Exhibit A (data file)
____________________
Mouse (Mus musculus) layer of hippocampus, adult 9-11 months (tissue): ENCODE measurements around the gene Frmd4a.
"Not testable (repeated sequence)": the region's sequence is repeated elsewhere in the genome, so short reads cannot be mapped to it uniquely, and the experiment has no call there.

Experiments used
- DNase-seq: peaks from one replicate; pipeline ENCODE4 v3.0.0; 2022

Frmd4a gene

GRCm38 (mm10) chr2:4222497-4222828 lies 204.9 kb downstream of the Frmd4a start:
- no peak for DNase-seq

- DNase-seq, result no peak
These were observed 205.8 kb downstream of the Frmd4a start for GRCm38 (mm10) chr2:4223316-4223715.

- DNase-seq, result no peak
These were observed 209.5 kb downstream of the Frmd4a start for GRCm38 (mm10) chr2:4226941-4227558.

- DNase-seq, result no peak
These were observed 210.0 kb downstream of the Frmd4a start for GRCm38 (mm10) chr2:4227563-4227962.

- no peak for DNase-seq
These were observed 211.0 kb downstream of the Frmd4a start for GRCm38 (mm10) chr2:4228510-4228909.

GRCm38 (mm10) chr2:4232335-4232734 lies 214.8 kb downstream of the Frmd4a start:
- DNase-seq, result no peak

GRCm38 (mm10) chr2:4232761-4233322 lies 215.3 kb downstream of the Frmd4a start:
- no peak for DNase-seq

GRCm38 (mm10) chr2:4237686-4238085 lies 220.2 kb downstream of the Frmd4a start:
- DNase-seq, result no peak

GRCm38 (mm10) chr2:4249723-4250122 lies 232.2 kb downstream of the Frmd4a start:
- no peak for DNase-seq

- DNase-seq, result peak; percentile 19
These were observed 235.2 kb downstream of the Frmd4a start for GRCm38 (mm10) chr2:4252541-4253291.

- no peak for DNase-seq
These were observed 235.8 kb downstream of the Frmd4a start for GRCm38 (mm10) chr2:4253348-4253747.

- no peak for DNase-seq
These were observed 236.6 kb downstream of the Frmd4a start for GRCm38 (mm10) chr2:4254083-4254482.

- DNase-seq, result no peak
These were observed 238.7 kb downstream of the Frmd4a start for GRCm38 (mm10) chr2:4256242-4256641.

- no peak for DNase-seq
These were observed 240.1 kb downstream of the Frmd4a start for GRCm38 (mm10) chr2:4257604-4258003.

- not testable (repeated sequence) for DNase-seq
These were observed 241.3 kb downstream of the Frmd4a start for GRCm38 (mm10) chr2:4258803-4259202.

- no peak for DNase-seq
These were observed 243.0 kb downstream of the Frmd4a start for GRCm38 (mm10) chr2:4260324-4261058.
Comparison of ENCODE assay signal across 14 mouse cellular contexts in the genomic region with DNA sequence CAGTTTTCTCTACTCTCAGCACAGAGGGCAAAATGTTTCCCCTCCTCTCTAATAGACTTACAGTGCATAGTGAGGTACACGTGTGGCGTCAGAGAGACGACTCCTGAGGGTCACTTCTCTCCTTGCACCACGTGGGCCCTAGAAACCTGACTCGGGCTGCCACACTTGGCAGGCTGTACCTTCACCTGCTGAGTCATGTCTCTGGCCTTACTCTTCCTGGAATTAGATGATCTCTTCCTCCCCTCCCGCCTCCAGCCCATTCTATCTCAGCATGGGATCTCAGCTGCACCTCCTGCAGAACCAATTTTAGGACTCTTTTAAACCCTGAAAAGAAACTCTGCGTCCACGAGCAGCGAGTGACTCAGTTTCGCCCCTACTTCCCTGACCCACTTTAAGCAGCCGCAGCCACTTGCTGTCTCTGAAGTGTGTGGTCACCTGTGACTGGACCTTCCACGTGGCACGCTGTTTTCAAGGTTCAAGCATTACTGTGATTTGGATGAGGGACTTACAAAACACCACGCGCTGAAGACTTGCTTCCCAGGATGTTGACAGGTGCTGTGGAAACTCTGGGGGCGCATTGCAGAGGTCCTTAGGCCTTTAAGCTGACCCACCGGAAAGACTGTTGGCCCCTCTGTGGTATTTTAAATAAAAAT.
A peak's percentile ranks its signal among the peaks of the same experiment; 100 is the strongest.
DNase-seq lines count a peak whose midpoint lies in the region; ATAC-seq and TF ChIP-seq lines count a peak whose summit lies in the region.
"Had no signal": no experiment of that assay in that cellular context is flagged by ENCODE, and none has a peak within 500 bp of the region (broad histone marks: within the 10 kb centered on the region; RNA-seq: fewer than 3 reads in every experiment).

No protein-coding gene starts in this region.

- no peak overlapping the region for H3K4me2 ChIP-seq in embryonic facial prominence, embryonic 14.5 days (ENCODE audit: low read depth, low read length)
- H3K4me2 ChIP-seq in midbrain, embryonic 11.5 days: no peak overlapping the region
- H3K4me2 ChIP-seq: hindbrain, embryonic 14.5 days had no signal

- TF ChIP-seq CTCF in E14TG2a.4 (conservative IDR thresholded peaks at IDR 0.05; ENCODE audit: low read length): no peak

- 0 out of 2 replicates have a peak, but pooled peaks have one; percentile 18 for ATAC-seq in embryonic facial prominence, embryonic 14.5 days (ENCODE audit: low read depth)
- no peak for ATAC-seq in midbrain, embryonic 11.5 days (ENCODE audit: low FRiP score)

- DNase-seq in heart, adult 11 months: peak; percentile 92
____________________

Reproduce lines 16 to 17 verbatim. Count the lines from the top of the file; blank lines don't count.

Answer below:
GRCm38 (mm10) chr2:4232335-4232734 lies 214.8 kb downstream of the Frmd4a start:
- DNase-seq, result no peak